The family file by Mark Aarons – a review

The family file by Mark Aarons is a political genealogy of three generations of a family who belonged to the Communist Party of Australia. As the CPA journeyed from being a working class revolutionary party in the 1920s to dissolving itself in 1991, via Stalinism and reformism, several members of the Aarons family were also party members. The central character is Mark’s father Laurie, who had been the General Secretary of the CPA from 1965. After Laurie died in 2003 Mark succeeded in gaining access to his family’s ASIO files, which provided most of the raw material for this book.

The most astounding idea in the book is repeated several times when describing reprehensible decisions or positions of the CPA that baffled their own rank and file, such as support for the Stalin Hitler pact. According to Aarons, the Party had to take these positions, there was no alternative.

I was intrigued, and perhaps naively shocked to read in The family file just how much attention Moscow paid to the CPA, right up until the early 1970s, and how much direction the CPA took from Moscow. After World War II a network of CPA members infiltrated the Australian public service and passed on secret documents from the British and American allies (including Katherine Susannah Pritchard) that Moscow could not get more directly from the UK or the USA. Moscow closely directed and funded failed efforts by the Moscow loyalists to reconquer the CPA after a majority, led by Laurie, voted to criticise (fairly mildly on grounds of national independence, not on grounds of working class independence) the 1968 invasion of Czechoslovakia. CPA reliance on Moscow funding is described in some detail and was such that the party rapidly declined once that funding was shifted to the new Moscow line Socialist Party of Australia after the split over Czechoslovakia.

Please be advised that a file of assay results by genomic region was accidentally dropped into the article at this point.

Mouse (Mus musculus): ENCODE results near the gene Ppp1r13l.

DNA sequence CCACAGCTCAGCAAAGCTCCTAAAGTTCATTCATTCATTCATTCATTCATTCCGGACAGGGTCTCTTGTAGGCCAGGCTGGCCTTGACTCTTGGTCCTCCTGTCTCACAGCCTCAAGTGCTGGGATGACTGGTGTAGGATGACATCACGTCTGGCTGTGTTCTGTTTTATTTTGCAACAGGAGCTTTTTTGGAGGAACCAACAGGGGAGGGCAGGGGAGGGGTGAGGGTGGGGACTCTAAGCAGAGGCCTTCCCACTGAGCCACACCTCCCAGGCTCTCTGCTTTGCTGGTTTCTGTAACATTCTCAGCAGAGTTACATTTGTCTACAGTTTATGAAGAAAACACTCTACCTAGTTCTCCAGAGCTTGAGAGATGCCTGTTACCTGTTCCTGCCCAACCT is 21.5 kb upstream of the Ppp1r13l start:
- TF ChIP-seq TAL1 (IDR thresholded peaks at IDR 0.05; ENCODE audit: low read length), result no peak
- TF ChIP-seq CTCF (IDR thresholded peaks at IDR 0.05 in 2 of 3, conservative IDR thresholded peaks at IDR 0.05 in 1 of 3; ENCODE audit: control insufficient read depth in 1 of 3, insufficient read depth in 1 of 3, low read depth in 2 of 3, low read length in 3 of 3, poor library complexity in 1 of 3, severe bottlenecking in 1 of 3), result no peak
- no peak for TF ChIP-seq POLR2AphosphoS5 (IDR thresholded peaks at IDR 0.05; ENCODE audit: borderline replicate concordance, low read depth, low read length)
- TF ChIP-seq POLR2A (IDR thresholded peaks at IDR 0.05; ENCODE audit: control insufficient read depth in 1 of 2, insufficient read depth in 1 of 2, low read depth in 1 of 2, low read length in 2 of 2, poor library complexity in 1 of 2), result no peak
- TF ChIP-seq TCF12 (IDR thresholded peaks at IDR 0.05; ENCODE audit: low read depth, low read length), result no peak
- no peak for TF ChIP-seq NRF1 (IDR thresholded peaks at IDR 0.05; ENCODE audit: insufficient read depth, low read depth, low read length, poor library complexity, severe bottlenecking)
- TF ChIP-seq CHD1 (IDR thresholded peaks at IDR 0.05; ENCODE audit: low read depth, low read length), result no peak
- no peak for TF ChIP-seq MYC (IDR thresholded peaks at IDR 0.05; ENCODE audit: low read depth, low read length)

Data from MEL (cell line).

Conspiracy and secrecy abounded from the 1930s onwards, not out of necessity for activists trying to rouse Australian workers, but to conceal connections with Moscow. Laurie took up golf with his comrades, as conversations were hard for spies to overhear on the golf course. In the Cold War it was the connection with Moscow that was subversive and attracted such a large volume of ASIO surveillance. Both the CPA and the Australian government (similarly to other western governments) mixed up the foreign affairs threat implied by the CPA’s allegiance to Moscow, and the threat of civil unrest at home instigated by Communists.

The fascinating aspect of this book is that it depicts frustrations and dilemmas of significant individual CPA members trying to balance the demands of Moscow with the realities of Hitler, World War II, the Soviet invasions of Eastern Europe, particularly Czechoslovakia, and class struggle in Australia.

But it is frustrating and dissatisfying that Mark Aarons avoids taking advantage of hindsight to try to give a political account of these dilemmas, or of the changes in point of view of Laurie or himself. It recounts changing loyalties within the trajectory of Stalinism. The book is glib about the murderousness and treachery of the Stalinist regimes, as if their crimes were incidents in a work of fiction, with no serious consequences, and no need for rigorous analysis.

Laurie’s reaction to Kruschev’s secret speech was anti-climactic. “I don’t recall being terribly shocked in the sense that it shattered my whole world…It seemed to make sense to me. A lot of things that I’d read were now explained: the fight against the Troskyites and the ‘crimes’ of Tukhachevsky, Radek, Bukharin, Zinoviev and the others, this made it sound rational. I was convinced it was right.” “I don’t think it seems that bad to me” he said of Kruschev’s revelations. (179-180)

According to Kruschev, Stalin had claimed to be fighting Trotskyism, long after the danger of Trotskyism had been vanquished, as a cover for the purges which were really in aid of Stalin’s personality cult. What a comforting thought for anti-Trotskyists such as Laurie, there was no real Trotskyist threat after all. The book is astonishingly silent on how a regime that the CPA and the Aarons family still called “Marxist” could have perpetrated a reign of terror on a scale larger than Hitler’s? How could it not be “that bad”?